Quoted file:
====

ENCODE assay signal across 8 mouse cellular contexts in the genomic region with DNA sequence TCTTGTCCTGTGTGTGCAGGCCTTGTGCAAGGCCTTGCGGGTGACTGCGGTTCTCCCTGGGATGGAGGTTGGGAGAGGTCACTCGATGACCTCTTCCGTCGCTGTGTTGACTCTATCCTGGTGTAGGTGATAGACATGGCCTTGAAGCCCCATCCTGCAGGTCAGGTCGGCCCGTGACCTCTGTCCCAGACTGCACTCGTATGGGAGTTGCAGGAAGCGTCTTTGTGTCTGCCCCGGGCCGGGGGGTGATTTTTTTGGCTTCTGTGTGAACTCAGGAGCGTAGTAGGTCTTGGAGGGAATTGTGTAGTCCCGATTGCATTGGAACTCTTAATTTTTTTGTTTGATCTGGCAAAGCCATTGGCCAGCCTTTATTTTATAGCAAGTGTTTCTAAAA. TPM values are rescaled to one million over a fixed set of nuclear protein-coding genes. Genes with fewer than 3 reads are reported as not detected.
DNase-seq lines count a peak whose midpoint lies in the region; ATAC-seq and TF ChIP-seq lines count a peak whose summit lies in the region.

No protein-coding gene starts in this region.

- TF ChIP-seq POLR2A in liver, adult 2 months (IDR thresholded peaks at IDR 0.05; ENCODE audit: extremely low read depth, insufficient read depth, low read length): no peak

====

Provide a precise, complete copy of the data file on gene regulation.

ENCODE assay signal across 8 mouse cellular contexts in the genomic region with DNA sequence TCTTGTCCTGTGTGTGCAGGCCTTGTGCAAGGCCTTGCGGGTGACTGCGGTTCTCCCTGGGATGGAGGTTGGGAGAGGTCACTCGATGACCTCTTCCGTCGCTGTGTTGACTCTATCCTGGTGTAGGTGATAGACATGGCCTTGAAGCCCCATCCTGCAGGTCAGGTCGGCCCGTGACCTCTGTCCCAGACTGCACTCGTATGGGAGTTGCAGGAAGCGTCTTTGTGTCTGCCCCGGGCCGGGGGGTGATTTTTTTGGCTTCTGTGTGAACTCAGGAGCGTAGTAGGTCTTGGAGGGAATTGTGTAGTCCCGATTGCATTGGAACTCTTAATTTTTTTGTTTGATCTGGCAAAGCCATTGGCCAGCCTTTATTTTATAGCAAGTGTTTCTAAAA. TPM values are rescaled to one million over a fixed set of nuclear protein-coding genes. Genes with fewer than 3 reads are reported as not detected.
DNase-seq lines count a peak whose midpoint lies in the region; ATAC-seq and TF ChIP-seq lines count a peak whose summit lies in the region.

No protein-coding gene starts in this region.

- TF ChIP-seq POLR2A in liver, adult 2 months (IDR thresholded peaks at IDR 0.05; ENCODE audit: extremely low read depth, insufficient read depth, low read length): no peak